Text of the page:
While agriculture and health are fully devolved functions, the national government has held on to a huge chunk of the budget, duplicating some of the functions done by the counties.

Last week during their retreat in Naivasha, governors unanimously agreed that in addition to the 35 per cent, all funds held by parastatals in national government departments performing devolved functions be transferred to the counties.

The county chiefs also called for their involvement in security matters at both national and county levels in the National Security Advisory Council, as well as the implementation of the County Policing Authority.

Yesterday, West Pokot Governor John Lonyangapuo said before more functions are given to the counties, the national government should first let go of funds meant for functions that have been unbundled.

Lonyangapuo told the Star on the phone that a huge budget for agriculture and health are still held in Nairobi.

“We have no problem with more functions being devolved but before we talk of proposals in the BBI, we want the monies being held at Afya House and Kilimo House remitted very fast to the counties. Why is the national government sticking with the functions meant for the counties?” he asked.

The governor said while money should follow functions to the counties, the National Treasury is still using the old audited accounts to determine the amount to be allocated.

“It is good to talk about the increasing percentage, but the enemy is in the details. Why is the National Assembly not fast-tracking the audit reports? The latest audited books that were used to determine the resources to counties is three years behind,” he said.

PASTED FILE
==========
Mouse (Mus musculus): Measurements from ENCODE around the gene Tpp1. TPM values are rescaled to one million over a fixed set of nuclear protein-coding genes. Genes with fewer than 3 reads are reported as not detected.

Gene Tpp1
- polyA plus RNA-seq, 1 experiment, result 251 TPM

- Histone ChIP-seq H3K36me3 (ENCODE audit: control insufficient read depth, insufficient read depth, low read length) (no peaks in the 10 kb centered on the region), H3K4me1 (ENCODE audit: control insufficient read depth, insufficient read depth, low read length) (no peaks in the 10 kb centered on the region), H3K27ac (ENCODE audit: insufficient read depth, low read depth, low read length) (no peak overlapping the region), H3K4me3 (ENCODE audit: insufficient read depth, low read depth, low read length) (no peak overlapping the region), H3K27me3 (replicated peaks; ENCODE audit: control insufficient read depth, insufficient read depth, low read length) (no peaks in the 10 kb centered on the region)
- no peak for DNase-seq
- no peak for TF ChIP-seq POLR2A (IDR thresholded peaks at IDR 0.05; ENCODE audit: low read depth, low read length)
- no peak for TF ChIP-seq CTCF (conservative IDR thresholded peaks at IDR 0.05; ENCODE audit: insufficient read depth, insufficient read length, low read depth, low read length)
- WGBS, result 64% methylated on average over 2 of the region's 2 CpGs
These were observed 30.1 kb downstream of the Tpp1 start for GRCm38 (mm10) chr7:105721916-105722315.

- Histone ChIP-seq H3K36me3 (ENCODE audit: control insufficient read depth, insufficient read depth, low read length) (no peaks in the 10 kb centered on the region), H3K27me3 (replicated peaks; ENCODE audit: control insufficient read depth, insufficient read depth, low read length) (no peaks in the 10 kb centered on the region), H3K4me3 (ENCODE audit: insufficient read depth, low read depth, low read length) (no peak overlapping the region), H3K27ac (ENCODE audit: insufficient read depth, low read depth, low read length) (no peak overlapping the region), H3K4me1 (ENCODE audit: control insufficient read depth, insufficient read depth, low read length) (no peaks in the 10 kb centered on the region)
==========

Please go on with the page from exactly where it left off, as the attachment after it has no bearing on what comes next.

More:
Kericho Governor Paul Chepkwony said the so-called increase of minimum percentage“is a fancy name”, adding that the amount to the counties has been increasing since 2013.

Chepkwony, who also spoke to the Star, said unless there will be a different fund, the government should not give counties more functions.

“We are already at that percentage. No one should cheat Kenyans that there will be a boom in the counties. No difference. I can call it the status quo. The national government should just release funds to counties on time and let the funds for the functions devolved to counties,” he said.

Prof Chepkwony noted that with the BBI capping the ward fund at five per cent, the governors will not have much left to implement development projects.

Weighing in on the issue, former Mandera Senator Billow Kerrow held the view that there is nothing new in “ the purported increase of revenues to counties from 15 per cent to 35 per cent.”

Kerrow, who chaired the Senate Finance and Budget in the last Parliament, said that for the past eight years of devolution, total revenue allocations to the counties have ranged from 30 per cent to 43 per cent of the national revenue.

“Hence, purporting to increase revenues to counties from 15 per cent to 35 per cent is hot air! Revenues allocated to counties are based on functions transferred to them from the national government," he said.

"As a result, there is no way these allocations would have been lower than this percentage, based on functions already devolved during the Kibaki government. Uhuruto has not devolved any functions since taking office.”